It stormed off and on all night long. The place I stopped to camp is a heavily used site along the JMT, and to get a little space from all the other tents, I was set up in a marginal site: exposed, thin soil on granite, and a slight depression. So when it began to rain hard, I had dirty backsplash, and water pooling under my tent all night. When you use a down sleeping bag, keeping it dry is one of the critical tasks during a hike, and while the weather is good of course this is straightforward. But if it gets wet, and doesn’t have a chance to dry, it will lose its insulating capacity. I had to make sure I was arranged in my very tiny tent effectively so that it wouldn’t get wet, and then because the humidity was so high, when I woke up everything was wet anyway. I packed up a very wet tent and a damp sleeping bag (and damp everything else) and hiked off into a cloudless morning, my first since probably the beginning days in early August. I was excited by the possibility that perhaps I wouldn’t have the near-daily afternoon or evening storm today. Given the terrain ahead, that would be a miraculous gift of nature.

First, though, I had a 3000 foot climb up towards Muir Pass over roughly seven miles on the JMT. As the morning wore on under a crystalline blue sky, I wound upward in the tight canyon over granite benches and past small lakes. I passed far fewer people than when I hiked this same stretch of trail in August, and I suppose now that it’s September people are leaving the high country and returning to their lives, and allowing the mountains to return to their own business absent of hosting humans. I did pass one group of Sierra High Route travelers, headed north bound (so going in the same direction I was) and I encouraged them to consider Snow-Tongue Pass after learning they were leaning towards an alternate. No Big Deal, I thought to myself, a theme of my trip: things often sound much worse than they are, and turn out to be easier when we confront them with our bodies in real time rather than with our minds in imagined time.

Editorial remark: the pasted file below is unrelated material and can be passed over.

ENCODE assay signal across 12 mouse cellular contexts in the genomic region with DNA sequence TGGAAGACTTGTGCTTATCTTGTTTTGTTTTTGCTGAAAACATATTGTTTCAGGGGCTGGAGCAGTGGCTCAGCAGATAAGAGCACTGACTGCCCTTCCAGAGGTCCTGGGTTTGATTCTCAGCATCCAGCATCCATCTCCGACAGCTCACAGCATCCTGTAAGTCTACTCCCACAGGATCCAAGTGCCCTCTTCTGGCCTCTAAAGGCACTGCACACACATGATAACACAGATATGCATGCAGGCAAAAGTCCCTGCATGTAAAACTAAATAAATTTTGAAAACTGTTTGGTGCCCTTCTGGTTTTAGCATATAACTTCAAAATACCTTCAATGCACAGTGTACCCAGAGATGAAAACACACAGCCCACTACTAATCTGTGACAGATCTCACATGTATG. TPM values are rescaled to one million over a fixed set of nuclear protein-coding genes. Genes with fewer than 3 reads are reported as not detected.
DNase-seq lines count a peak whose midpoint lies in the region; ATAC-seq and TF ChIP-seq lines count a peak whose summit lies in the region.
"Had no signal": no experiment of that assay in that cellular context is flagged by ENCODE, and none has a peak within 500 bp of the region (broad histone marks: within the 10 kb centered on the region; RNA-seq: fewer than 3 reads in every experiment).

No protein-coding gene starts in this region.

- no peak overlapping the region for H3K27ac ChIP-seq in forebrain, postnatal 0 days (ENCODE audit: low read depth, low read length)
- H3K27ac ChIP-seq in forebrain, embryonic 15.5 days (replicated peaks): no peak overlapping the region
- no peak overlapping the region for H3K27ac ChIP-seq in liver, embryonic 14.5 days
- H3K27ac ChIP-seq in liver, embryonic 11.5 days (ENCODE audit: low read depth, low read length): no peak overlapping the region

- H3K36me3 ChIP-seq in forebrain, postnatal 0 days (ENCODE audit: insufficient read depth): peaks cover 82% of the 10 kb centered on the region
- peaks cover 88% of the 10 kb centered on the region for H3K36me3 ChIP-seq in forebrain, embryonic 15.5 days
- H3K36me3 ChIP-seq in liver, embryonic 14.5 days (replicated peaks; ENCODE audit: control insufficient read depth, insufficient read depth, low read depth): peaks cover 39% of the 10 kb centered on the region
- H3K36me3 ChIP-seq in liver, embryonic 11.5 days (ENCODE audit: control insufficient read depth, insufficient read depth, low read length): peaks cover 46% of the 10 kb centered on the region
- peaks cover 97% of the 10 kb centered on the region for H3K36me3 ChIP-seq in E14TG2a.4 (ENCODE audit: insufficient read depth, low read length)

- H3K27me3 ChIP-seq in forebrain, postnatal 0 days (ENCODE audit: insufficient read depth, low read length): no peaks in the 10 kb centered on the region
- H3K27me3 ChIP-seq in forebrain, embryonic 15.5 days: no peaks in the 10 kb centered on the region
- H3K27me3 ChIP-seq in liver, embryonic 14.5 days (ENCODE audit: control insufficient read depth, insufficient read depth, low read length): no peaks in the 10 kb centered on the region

Landscape climbing up to Muir Pass

As I climbed I also took stock of the dramatically different landscape from three weeks ago. The trail had been ravaged by snow and runoff in its higher reaches when I came through before. Now much of it has melted away, and it’s possible to almost never walk on snow most of the way to Helen Lake.

Helen Lake

Helen Lake, just below Muir Pass, is where I turned away from the John Muir Trail for the last time, and struck out south cross country towards Black Giant Pass,

my entry into Ionian Basin and then the long and difficult descent of Goddard Creek.

Black Giant Pass

Looking north of Black Giant Pass, to the direction I had come from

Looking south from Black Giant Pass into Ionian Basin

Ionian Basin marked a change in the surrounding rock from white granite, presumably the brightness of which is responsible for Muir’s name ‘range of light’, to black and red angular schists. I descended to the first snow-studded lake, slipping on the loose shards of this richly hued rock on the way down. Once on the bank, I took an early lunch. I could see clouds beginning to gather to the southeast, and I wanted to dry out my tent and sleeping bag before the weather turned again. I had a nice time there, in the sun but still quite chilly at 11,800 feet. I didn’t linger long though, because I wanted to be sure I made it through Ionian Basin before camp, down to Lower and less exposed environs. One never knows in advance how slow or difficult the terrain will turn out to be. Better to prepare extra time.